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I wanted to talk today about software augments but the first draft was way too raw for a Monday newsletter. Instead I’m phoning it in by sharing some of the random ideas I had last week that I will probably never flesh out. I’m distracted enough as it is. Feel free to steal any of these!
“Amazon Plays Dirty” Exercise
This is presented more as an exercise as opposed to a potentially real issue. The purpose is to help us be creative and think through the different ways a system can be subverted.
Premise: Amazon sells a lot of third-party widgets. Amazon also makes its own widgets that are often competing for the same customers as the third parties. Amazon also controls the site they’re both featured on. These things do not mix.
I’m reminded of an essay on cryptocurrency miners:
I feel that a lot of people under-estimate Bitmain or assume that because they play dirty they wouldn’t be able to keep up without playing dirty. But that’s not true. They play dirty because it’s yet another place they can optimize their business, and because they know they can get away with it. Everything else they do is highly optimized as well.
So Amazon wants to 1) draw as much sales away from the third parties as possible and 2) get away with it. They can do all sorts of things, because they control the platform, but we will assume they want plausible deniability. What dirty tricks can they pull and how could outsiders detect them?
Here’s one: folk wisdom tells us that Amazon was a ton of money for every hundred ms of latency they have on page load. I’m not sure I fully believe this as Amazon dumps like a gig of trackers on me every time I visit, but still. If this relation holds up, what Amazon could do is inject a small amount of random latency into every competitor’s page load. At an individual level it would probably be unnoticeable, but in aggregate it would probably make people less likely to buy third-party widgets. And the only way to get evidence this is happening is to make a ton of calls and graph the page load times, which should be obvious enough that Amazon could find out you’re doing this and lay low.
Of course will be much simpler to just prioritize Amazon widgets in search results, but where’s the fun in that?
All features are malicious
A while back I read a quote like “all systems of communication will eventually be used to harass someone”. I can’t remember who said it, but they should have an eponym for saying that. I think the example they used was harassing people through Google docs “shared with” feature: the harasser would share documents with their target, who had no way of stopping it.
This seems like a good exercise whenever you are making a new feature: can this be used to harass someone? If so, what kinds of controls also need to be added so that way the victim can stop it? Obviously we can’t cut harassment out entirely, since the attacker has an overwhelming advantage here, but we can at least mitigate it.
(For the purposes of these exercises, will restricted to only harassment where the attacker is forcing the victim to process information. This excludes things like doxxing, which is horrifying but outside the scope we are thinking about right now.)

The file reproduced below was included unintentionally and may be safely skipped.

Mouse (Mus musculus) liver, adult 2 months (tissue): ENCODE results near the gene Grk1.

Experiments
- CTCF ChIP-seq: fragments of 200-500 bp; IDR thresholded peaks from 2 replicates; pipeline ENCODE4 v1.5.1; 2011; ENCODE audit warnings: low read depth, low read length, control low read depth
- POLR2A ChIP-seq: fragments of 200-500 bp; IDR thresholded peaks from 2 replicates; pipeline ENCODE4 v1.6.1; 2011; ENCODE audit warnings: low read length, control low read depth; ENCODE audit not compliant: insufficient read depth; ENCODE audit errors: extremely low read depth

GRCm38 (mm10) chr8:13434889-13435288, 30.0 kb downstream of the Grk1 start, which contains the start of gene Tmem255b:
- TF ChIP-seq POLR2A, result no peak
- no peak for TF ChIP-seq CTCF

Concurrent algorithms can often be faster than sequential ones. But not always: you have to spend time on coordination and information transfer. And sometimes this as enough overhead to make concurrency not worth it. To take a canonical example of a distributed system, MapReduce has to take the dataset, break it down and map it across workers, retrieve the results, and then reduce the results. All those extra steps could make it slower than doing everything in a single machine for small datasets.
I’m not talking about costs related to mechanical sympathy (like being able to fit things in RAM) or costs from having to use parallelizable algorithms. I’m just fascinated by the action cost here of the extra coordination code. I’ve never seen it visualized. I want to see an algorithm’s runtime broken down into time spent on coordinating across agents versus time spent on actually computing the answer. It seems like one of those things that seeing a visual breakdown would give you a lot more insight into how it works intuitively.
PBT Event sourcing
Event sourcing is where instead of storing the state of an app, you store the events that change the state and dynamically recompute the state from those events. It’s a common pattern for domain driven design and large-scale development. It also seems like something that would be really amenable to property based testing. TLA+ too, but then you have to introduce either recursive operators or functions on power sets, neither of which is beginner friendly.
Link Aggregation vs Curation
I’m not a fan of the “link aggregator” style of newsletter because it feels like I’m phoning in content. But I also want to share cool stuff I found around the Internet. This means curating and analyzing instead of just linking and describing. Which, uh, is actually pretty high effort. Every piece of insightful content increase the potential for more insightful content analyzing the original content. I should lean into that more. Here’s an example of what that looks like:
Wireless is a trap: An argument for why wireless peripherals are slower and less reliable than wired ones. What was particularly interesting to me is his discussion of polling and how it interferes with wifi networks. I joke that the two hardest problems in CS are videocalls and room reservations. “All videoconf software is terrible” is just the base state, and it sounds like a big chunk of that is just… using wifi? Sounds like there’s some evidence for it. I’m moving soon and am thinking of getting a desktop computer, maybe it’s time to go back to direct ethernet cables.
Something like that.